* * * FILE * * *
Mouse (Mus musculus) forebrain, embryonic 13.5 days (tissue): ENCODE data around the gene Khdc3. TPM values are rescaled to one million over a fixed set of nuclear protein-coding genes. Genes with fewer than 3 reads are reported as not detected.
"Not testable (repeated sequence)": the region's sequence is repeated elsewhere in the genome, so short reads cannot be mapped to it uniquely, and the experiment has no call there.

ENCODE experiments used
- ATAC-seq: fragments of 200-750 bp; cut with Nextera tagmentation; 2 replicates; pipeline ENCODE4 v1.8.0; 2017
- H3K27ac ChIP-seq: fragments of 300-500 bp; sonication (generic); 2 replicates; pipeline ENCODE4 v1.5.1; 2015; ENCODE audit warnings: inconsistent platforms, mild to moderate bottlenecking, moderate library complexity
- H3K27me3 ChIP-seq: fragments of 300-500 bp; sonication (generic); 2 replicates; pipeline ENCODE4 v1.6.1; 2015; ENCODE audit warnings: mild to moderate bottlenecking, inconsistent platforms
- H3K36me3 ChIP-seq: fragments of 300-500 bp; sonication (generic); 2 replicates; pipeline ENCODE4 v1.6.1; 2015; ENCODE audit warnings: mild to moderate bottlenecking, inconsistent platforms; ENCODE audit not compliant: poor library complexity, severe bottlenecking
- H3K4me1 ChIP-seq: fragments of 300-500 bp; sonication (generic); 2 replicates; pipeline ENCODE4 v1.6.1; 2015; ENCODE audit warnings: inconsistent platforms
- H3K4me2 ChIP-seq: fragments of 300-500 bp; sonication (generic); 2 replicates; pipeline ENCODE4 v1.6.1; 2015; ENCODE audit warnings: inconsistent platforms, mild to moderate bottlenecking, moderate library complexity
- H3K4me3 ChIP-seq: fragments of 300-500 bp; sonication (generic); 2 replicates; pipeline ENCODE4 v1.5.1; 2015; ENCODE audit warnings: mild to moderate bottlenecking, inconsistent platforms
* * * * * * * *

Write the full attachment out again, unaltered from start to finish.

Mouse (Mus musculus) forebrain, embryonic 13.5 days (tissue): ENCODE data around the gene Khdc3. TPM values are rescaled to one million over a fixed set of nuclear protein-coding genes. Genes with fewer than 3 reads are reported as not detected.
"Not testable (repeated sequence)": the region's sequence is repeated elsewhere in the genome, so short reads cannot be mapped to it uniquely, and the experiment has no call there.

ENCODE experiments used
- ATAC-seq: fragments of 200-750 bp; cut with Nextera tagmentation; 2 replicates; pipeline ENCODE4 v1.8.0; 2017
- H3K27ac ChIP-seq: fragments of 300-500 bp; sonication (generic); 2 replicates; pipeline ENCODE4 v1.5.1; 2015; ENCODE audit warnings: inconsistent platforms, mild to moderate bottlenecking, moderate library complexity
- H3K27me3 ChIP-seq: fragments of 300-500 bp; sonication (generic); 2 replicates; pipeline ENCODE4 v1.6.1; 2015; ENCODE audit warnings: mild to moderate bottlenecking, inconsistent platforms
- H3K36me3 ChIP-seq: fragments of 300-500 bp; sonication (generic); 2 replicates; pipeline ENCODE4 v1.6.1; 2015; ENCODE audit warnings: mild to moderate bottlenecking, inconsistent platforms; ENCODE audit not compliant: poor library complexity, severe bottlenecking
- H3K4me1 ChIP-seq: fragments of 300-500 bp; sonication (generic); 2 replicates; pipeline ENCODE4 v1.6.1; 2015; ENCODE audit warnings: inconsistent platforms
- H3K4me2 ChIP-seq: fragments of 300-500 bp; sonication (generic); 2 replicates; pipeline ENCODE4 v1.6.1; 2015; ENCODE audit warnings: inconsistent platforms, mild to moderate bottlenecking, moderate library complexity
- H3K4me3 ChIP-seq: fragments of 300-500 bp; sonication (generic); 2 replicates; pipeline ENCODE4 v1.5.1; 2015; ENCODE audit warnings: mild to moderate bottlenecking, inconsistent platforms